OCEAN IN A MICROSCOPE
The waves return and return, and I return to them again and again, for realignment of my own breath with their rhythm, for the shimmering light on water and the inclusivity of fog, for reunion of soul and mystery, for the continuity of endless variations. For assurance that the horizon still indicates the roundness of our planet.
I’ve been collecting ocean water each time I go to there, from high tide, low tide, full moon, dolphin days. From a dropper I make samples on glass slides, carefully placing, or aiming a splash of large and small drops. I have a vintage Zeiss from the late 1970s with knobs and levers; a standard light, optical microscope with a digital camera that allows me to explore these realms via an interface with my computer and monitor.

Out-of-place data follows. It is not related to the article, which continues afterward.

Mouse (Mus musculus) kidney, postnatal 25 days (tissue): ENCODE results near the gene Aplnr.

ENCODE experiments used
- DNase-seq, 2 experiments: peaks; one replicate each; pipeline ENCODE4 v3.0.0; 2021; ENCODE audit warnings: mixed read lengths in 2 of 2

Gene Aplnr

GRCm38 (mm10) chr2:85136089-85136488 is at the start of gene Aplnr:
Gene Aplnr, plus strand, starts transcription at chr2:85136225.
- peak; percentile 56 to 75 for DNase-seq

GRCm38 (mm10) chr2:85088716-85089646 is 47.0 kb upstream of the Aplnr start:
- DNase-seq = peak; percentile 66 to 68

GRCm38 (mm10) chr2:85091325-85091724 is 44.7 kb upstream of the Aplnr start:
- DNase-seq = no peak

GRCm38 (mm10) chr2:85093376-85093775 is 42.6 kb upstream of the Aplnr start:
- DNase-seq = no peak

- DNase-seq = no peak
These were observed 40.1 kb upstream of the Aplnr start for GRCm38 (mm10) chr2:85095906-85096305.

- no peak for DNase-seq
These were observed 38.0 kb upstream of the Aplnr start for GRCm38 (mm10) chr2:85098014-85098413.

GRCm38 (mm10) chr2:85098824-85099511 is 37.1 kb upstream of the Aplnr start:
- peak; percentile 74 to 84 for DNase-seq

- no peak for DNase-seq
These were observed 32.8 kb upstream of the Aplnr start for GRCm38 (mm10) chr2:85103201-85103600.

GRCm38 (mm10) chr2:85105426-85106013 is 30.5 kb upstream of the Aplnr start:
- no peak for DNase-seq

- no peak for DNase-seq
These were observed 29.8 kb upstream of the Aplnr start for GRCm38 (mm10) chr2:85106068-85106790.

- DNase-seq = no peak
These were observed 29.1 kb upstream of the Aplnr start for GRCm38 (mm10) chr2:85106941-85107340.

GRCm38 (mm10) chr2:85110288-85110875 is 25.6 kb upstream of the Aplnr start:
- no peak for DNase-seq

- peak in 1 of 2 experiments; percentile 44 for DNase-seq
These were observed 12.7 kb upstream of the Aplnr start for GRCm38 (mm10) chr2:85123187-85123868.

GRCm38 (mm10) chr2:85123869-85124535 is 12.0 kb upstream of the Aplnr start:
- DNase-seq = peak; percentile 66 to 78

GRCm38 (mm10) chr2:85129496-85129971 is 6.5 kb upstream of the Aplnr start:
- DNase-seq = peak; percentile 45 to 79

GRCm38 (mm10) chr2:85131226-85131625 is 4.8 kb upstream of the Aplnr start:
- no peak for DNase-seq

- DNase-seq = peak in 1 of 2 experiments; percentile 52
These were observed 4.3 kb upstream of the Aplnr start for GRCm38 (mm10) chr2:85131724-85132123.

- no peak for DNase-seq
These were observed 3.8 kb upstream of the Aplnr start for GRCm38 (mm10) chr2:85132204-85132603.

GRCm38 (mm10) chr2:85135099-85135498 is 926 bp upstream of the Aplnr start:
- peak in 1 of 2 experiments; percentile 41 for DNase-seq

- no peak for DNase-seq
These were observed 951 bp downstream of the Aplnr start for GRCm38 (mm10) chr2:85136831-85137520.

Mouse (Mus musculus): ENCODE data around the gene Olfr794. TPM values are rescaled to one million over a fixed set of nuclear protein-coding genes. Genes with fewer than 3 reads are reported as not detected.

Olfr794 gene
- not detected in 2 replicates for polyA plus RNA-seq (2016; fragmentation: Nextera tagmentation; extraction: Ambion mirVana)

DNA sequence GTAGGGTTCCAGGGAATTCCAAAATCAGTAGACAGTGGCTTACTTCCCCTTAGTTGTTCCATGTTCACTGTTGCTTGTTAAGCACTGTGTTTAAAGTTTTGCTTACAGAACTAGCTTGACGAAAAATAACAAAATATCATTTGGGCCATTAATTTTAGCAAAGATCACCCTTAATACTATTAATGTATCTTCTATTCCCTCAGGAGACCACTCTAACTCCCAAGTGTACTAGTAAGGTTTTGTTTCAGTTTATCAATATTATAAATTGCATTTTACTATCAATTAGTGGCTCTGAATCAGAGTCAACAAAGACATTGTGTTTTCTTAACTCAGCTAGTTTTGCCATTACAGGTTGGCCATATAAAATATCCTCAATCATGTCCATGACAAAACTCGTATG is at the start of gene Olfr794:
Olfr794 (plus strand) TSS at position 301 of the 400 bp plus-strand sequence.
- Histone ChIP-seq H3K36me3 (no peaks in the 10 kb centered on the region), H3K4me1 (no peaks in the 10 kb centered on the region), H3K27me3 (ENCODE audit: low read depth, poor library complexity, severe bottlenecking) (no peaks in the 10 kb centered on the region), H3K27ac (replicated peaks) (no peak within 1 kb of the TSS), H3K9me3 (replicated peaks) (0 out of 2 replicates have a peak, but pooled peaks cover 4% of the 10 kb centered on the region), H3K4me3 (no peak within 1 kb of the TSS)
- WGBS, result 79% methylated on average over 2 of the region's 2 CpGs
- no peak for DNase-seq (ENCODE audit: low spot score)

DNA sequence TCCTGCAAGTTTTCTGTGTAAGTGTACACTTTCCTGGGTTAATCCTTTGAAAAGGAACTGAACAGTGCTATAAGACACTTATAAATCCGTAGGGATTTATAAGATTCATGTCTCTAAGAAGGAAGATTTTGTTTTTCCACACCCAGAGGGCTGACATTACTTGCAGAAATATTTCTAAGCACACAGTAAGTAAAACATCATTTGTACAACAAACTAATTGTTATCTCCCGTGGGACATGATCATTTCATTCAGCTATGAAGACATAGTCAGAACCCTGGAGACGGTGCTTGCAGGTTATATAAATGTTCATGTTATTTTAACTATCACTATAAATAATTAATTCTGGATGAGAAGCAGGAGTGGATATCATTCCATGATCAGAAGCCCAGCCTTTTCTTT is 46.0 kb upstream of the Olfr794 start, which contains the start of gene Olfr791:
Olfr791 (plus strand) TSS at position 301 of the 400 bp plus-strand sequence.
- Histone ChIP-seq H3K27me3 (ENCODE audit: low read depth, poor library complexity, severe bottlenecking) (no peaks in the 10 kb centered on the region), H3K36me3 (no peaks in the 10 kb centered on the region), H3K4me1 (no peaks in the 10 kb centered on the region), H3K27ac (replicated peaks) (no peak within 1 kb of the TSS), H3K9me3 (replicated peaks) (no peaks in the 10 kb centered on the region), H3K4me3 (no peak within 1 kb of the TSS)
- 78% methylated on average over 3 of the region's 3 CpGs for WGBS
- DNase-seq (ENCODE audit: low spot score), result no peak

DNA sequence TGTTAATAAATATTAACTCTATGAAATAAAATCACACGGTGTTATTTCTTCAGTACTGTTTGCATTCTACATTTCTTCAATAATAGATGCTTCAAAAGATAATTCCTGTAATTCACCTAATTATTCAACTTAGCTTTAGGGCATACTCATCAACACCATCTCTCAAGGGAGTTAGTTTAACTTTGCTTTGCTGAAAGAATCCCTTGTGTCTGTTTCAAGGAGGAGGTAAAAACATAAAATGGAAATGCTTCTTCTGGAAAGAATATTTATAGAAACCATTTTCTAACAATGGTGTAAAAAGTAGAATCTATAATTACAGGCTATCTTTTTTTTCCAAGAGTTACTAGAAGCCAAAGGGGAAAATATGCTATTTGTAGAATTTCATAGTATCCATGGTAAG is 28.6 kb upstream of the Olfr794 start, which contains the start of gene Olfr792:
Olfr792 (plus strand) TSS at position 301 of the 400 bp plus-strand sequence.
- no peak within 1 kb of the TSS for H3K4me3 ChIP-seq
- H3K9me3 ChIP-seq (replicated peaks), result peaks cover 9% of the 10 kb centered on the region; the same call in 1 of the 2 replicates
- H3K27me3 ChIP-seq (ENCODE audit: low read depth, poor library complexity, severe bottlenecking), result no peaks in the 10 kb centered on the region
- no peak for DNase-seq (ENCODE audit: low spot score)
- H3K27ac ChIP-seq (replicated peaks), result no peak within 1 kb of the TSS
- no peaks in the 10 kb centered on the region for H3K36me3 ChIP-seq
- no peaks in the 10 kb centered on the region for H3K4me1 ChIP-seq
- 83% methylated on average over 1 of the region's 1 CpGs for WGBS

Here are squares, triangles, circles intermingled within one particle, cuhes, and pyramids that could be massive and ancient at another scale. Designs appear etched into surfaces suddenly appear like an encoding revealed by the slightest
adjustment in focus. Another turn of the knob reveals a new realm of detail that was completely imperceptible a moment before. Solid presence can blur into nothing - what appears to have heft and edge despite its actual scale, seems to melt away; the seen and unseen are interchangable. Looking from this perspective feels apt in a time when edges can become immaterial, when certainty is maybe just one possibility.
©Rose-Lynn Fisher 2020
Santa Monica, California